…though significant decline in food imports trims trade deficit
Besides weakness in domestic production, Nigeria recorded external trade deficit of $973 million in Q4 15 (vs. $152 million surplus in Q4 14) as ~38% YoY dip in exports to $10.2 billion more than offset the impact of 32% contraction in imports to $11.2 billion. On a QoQ basis though, Nigeria’s deficit significantly narrowed by 49%, owing to a sharper decline in imports (-11% QoQ) relative to exports (-4% QoQ). According to data provided by the Nigerian Bureau of Statistics (NBS), import decline in the quarter primarily reflects significant contraction (-33% QoQ) in the value of food and live animals importation (largest component of total imports in prior quarter) as well as declines in importation of manufactured goods (-8% QoQ) and machinery & transport equipment (-7% QoQ). In our view, a more aggravated foreign exchange shortage over Q4 15—which sent interbank/parallel spread to a then all-time high of 32% in December 2015 and forced CBN into greater FX rationing—appears to be the latent restraint on imports in the review period. At the other end, slight contraction in QoQ export mirrored ~4% declines in crude oil export to ~1.44mbd.
Thus far in 2016, recent releases suggest gradual improvements in Nigeria’s trade balance, with February numbers (+$183 million) indicating a return to surplus for the first time in five months, owing to currency-induced import slowdown. Whilst we expect currency issues to keep importation reasonably constrained, oil exports is likely to be pegged-back by incessant downtime at strategic pipelines such as Trans Forcados (TFP), with organisations such as SEPLAT already bracing up for significant down-time over the first half of the year. This increases prospects for renewed balance of payment pressures over the rest of 2016.
Headline inflation accelerated in each of the first three months of 2016, with March reading at a near four year high of 12.8% (February: 11.4%). Besides spelling a return to double-digit inflation, current readings tilt YTD average 291bps higher YoY to 11.25%, relative to CBN’s 6 – 9% target. Headline pressure was mainly underpinned by the 364bps YoY surge in mean core inflation to 10.69%, largely due to sharp increases in average prices of its energy-related components—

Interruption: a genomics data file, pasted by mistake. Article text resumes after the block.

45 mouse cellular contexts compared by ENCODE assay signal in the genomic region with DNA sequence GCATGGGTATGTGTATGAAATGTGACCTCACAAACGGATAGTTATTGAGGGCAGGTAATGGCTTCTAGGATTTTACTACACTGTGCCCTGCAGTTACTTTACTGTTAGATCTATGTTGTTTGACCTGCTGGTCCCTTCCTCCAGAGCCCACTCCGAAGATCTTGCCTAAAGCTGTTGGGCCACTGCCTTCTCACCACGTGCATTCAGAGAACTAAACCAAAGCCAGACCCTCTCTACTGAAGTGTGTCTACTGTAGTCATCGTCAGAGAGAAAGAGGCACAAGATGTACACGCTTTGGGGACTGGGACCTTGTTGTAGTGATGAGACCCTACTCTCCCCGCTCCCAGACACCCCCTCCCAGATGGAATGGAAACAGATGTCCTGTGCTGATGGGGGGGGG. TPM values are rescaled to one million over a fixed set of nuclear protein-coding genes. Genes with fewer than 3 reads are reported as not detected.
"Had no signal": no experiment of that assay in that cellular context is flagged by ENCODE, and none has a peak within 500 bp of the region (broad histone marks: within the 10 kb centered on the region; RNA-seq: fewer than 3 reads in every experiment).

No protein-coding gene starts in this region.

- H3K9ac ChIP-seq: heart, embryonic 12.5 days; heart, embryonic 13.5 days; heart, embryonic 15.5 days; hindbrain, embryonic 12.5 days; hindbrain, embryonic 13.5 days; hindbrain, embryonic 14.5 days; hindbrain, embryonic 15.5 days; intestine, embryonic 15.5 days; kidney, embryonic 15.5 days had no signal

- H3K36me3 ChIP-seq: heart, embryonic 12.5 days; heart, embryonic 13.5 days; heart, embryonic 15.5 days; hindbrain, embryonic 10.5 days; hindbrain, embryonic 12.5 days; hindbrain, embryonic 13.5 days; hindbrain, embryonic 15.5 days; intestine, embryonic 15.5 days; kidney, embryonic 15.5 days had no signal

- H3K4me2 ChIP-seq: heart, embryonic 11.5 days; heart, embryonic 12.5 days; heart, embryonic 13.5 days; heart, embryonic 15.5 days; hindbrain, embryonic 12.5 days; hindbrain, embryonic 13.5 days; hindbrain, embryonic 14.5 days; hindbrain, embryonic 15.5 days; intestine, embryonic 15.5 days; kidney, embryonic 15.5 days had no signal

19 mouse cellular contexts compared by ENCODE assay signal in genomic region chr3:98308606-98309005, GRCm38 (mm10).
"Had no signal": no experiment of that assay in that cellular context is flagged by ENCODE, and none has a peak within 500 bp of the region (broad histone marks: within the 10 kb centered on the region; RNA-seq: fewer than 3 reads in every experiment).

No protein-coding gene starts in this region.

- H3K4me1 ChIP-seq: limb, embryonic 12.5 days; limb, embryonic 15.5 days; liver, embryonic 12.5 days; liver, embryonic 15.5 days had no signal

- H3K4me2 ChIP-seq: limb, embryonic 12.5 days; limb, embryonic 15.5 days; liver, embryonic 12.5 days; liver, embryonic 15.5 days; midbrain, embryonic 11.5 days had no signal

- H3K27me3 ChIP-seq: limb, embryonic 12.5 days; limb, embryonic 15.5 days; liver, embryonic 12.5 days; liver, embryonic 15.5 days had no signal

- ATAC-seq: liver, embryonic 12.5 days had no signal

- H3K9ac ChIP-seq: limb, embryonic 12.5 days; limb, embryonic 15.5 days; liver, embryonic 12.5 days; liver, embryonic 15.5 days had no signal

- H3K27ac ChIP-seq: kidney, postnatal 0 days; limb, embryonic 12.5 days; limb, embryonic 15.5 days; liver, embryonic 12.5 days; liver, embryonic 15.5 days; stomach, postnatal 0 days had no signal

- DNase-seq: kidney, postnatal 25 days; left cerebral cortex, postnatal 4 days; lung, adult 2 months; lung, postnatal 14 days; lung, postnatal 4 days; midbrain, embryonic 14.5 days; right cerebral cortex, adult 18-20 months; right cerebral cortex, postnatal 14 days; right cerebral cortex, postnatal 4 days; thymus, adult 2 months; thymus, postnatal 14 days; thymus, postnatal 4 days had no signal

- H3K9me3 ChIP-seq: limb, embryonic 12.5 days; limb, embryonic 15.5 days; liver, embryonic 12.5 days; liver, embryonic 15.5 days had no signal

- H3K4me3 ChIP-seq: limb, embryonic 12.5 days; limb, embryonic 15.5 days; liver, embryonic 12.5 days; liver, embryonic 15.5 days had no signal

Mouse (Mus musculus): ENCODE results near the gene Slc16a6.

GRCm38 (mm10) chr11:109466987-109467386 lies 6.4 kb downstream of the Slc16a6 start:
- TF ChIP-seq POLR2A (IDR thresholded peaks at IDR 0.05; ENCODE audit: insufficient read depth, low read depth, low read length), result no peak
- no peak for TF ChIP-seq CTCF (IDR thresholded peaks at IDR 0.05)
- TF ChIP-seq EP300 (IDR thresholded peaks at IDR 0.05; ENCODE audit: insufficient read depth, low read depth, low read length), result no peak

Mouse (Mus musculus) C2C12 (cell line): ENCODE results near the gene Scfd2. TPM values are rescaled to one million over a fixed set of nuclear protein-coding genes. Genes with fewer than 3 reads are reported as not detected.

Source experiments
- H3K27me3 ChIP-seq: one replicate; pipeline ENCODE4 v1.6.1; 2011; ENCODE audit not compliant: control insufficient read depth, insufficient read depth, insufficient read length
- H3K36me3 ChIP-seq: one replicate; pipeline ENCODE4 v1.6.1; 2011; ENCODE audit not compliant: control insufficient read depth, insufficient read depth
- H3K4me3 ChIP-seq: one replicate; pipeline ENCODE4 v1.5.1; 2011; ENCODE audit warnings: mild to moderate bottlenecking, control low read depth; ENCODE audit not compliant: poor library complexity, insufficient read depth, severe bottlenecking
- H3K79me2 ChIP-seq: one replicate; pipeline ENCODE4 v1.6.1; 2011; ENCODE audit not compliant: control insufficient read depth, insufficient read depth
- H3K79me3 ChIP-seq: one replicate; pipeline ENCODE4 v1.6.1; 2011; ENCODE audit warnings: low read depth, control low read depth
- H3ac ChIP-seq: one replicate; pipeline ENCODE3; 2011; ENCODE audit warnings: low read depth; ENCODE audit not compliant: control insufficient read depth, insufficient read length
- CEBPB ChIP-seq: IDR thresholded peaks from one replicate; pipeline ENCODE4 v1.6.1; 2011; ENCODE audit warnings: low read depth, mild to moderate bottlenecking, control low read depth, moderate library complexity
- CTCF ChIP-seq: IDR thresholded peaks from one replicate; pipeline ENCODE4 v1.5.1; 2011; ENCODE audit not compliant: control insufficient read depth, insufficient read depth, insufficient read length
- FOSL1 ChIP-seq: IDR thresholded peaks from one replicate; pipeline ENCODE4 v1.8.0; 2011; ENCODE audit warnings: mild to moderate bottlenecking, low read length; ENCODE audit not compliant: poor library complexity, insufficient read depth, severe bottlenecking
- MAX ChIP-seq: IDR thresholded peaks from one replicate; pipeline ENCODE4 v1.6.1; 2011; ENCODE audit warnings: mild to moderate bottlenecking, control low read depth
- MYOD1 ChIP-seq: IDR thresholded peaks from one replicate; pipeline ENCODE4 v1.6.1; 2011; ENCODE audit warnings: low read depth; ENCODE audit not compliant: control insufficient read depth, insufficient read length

Tripod of forces heralds return to double-digit inflation
Headline inflation accelerated in each of the first three months of 2016, with March reading at a near four year high of 12.8% (February: 11.4%). Besides spelling a return to double-digit inflation, current readings tilt YTD average 291bps higher YoY to 11.25%, relative to CBN’s 6 – 9% target. Headline pressure was mainly underpinned by the 364bps YoY surge in mean core inflation to 10.69%, largely due to sharp increases in average prices of its energy-related components— particularly in HWEGF. In our view, high energy inflation in the period was driven by a combination of higher retail prices of kerosene (+66% YoY to N83/litre), electricity tariff (~50% to 70% YoY jump), as well as severe PMS scarcity (+15% YoY over Q1 16). Elsewhere, renewed pressures in farm produce (+207bps YoY to 11.9%) and imported food inflation (452bps YoY to 13.2%)—owing to higher transport cost and currency pressures—underpinned 230bps YoY jump in food inflation to 11.6%. Overall, our earlier identified tripod of inflation drivers coming into 2016 (higher electricity tariff, naira volatility and PMS scarcity) dominated inflation discuss thus far in 2016. Farther out, lingering PMS scarcity bolsters our expectation for continued pressures on prices in the coming periods. Thus, further aided by gradual depletion of carry-over stock as lean season approaches, we project a 57bps rise in headline reading to 13.4% for April 2016 with our target FY 16 average now at 12.79% (+/- 0.5%).
CBN finally wields hammer on Nigeria’s low real sector lending
Broad money supply (M2) rose 24% YoY over the first two months of 2016 as the impact of increases in demand deposits, currency in circulation, and quasi money more than offset declines in net foreign assets. In addition, while net domestic credit rose 27% YoY, much of that growth was largely reflective of higher commercial bank lending to the federal government (over nine-fold higher YoY to N4.8 trillion) as credit to private sector grew only a tame 1.9% YoY. The preference for FGN securities by commercial banks is in line with our view in the H1 16 strategy report that heightened credit risk would weigh on banks’ lending appetite.
Responding to the tepid credit to private sector, as well as the need to ensure positive real returns on investments—which turned negative following the spike in inflation—the CBN switched to hawkish monetary policy stance by tightening rates and CRR as well as narrowing its asymmetric corridor. The Apex bank’s hawkish stance in the face of its often stated (and also reiterated at the March MPC) plan to stimulate output growth, signals a shift in the CBN’s strategy for stimulating economic. Importantly, the committee noted that despite the “notion of liquidity overhang in the financial system, the wider economy appears starved of the needed liquidity to spur growth and employment”. Thus, rather than rely on banks to extend credit, we think the CBN will set-up more special-intervention funds for on- lending by banks to select sectors. However, while on the surface these initiatives might appear laudable, it is tantamount to using the same approach and expecting a different outcome. The CBN has set up over N1.3 trillion special intervention funds in the last five years, yet reported credit to private sector as persisted lagged target.